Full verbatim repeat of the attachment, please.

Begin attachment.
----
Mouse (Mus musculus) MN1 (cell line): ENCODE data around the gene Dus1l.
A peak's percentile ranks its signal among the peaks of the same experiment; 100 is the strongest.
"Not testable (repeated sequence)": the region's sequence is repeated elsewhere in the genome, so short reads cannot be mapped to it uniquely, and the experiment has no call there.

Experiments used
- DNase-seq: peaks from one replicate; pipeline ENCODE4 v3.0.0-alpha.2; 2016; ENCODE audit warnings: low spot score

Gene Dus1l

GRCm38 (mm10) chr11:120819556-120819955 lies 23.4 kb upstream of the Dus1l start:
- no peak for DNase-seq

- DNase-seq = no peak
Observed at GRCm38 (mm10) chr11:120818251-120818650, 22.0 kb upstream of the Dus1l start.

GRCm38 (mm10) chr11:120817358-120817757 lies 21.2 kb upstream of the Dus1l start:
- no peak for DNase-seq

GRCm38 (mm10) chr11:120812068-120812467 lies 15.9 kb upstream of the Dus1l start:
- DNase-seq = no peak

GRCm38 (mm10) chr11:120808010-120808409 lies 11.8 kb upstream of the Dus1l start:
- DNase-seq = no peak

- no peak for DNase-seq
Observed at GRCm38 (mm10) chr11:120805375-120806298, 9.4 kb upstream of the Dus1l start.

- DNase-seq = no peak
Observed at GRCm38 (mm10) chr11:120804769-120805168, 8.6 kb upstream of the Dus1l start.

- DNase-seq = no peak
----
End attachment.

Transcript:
Mouse (Mus musculus) MN1 (cell line): ENCODE data around the gene Dus1l.
A peak's percentile ranks its signal among the peaks of the same experiment; 100 is the strongest.
"Not testable (repeated sequence)": the region's sequence is repeated elsewhere in the genome, so short reads cannot be mapped to it uniquely, and the experiment has no call there.

Experiments used
- DNase-seq: peaks from one replicate; pipeline ENCODE4 v3.0.0-alpha.2; 2016; ENCODE audit warnings: low spot score

Gene Dus1l

GRCm38 (mm10) chr11:120819556-120819955 lies 23.4 kb upstream of the Dus1l start:
- no peak for DNase-seq

- DNase-seq = no peak
Observed at GRCm38 (mm10) chr11:120818251-120818650, 22.0 kb upstream of the Dus1l start.

GRCm38 (mm10) chr11:120817358-120817757 lies 21.2 kb upstream of the Dus1l start:
- no peak for DNase-seq

GRCm38 (mm10) chr11:120812068-120812467 lies 15.9 kb upstream of the Dus1l start:
- DNase-seq = no peak

GRCm38 (mm10) chr11:120808010-120808409 lies 11.8 kb upstream of the Dus1l start:
- DNase-seq = no peak

- no peak for DNase-seq
Observed at GRCm38 (mm10) chr11:120805375-120806298, 9.4 kb upstream of the Dus1l start.

- DNase-seq = no peak
Observed at GRCm38 (mm10) chr11:120804769-120805168, 8.6 kb upstream of the Dus1l start.

- DNase-seq = no peak